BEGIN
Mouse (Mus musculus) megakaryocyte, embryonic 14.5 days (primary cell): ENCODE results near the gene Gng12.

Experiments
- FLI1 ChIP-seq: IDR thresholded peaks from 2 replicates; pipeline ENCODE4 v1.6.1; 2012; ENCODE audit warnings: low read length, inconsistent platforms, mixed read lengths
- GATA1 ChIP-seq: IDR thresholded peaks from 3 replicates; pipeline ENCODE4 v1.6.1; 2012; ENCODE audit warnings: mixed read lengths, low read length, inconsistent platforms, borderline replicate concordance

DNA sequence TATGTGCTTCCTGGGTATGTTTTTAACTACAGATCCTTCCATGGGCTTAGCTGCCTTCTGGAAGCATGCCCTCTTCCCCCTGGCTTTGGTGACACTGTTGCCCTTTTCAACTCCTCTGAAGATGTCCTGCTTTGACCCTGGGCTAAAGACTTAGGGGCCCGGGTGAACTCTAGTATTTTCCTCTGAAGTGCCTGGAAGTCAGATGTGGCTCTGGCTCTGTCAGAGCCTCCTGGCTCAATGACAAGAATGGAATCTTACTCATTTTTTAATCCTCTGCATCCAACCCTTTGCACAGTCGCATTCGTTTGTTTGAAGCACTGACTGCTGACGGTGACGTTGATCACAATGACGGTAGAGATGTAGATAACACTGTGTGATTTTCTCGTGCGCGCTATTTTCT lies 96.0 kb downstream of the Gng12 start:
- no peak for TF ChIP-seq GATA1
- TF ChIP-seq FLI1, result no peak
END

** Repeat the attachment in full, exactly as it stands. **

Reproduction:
Mouse (Mus musculus) megakaryocyte, embryonic 14.5 days (primary cell): ENCODE results near the gene Gng12.

Experiments
- FLI1 ChIP-seq: IDR thresholded peaks from 2 replicates; pipeline ENCODE4 v1.6.1; 2012; ENCODE audit warnings: low read length, inconsistent platforms, mixed read lengths
- GATA1 ChIP-seq: IDR thresholded peaks from 3 replicates; pipeline ENCODE4 v1.6.1; 2012; ENCODE audit warnings: mixed read lengths, low read length, inconsistent platforms, borderline replicate concordance

DNA sequence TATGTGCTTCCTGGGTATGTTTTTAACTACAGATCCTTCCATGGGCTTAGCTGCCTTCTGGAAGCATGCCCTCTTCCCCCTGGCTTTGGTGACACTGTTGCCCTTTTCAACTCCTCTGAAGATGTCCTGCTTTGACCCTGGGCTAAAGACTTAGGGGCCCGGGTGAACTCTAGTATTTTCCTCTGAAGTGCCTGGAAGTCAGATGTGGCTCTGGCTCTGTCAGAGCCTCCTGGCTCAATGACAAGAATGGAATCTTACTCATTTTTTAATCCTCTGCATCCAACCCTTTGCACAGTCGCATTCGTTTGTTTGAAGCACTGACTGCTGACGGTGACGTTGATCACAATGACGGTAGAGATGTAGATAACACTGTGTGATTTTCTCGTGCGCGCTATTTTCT lies 96.0 kb downstream of the Gng12 start:
- no peak for TF ChIP-seq GATA1
- TF ChIP-seq FLI1, result no peak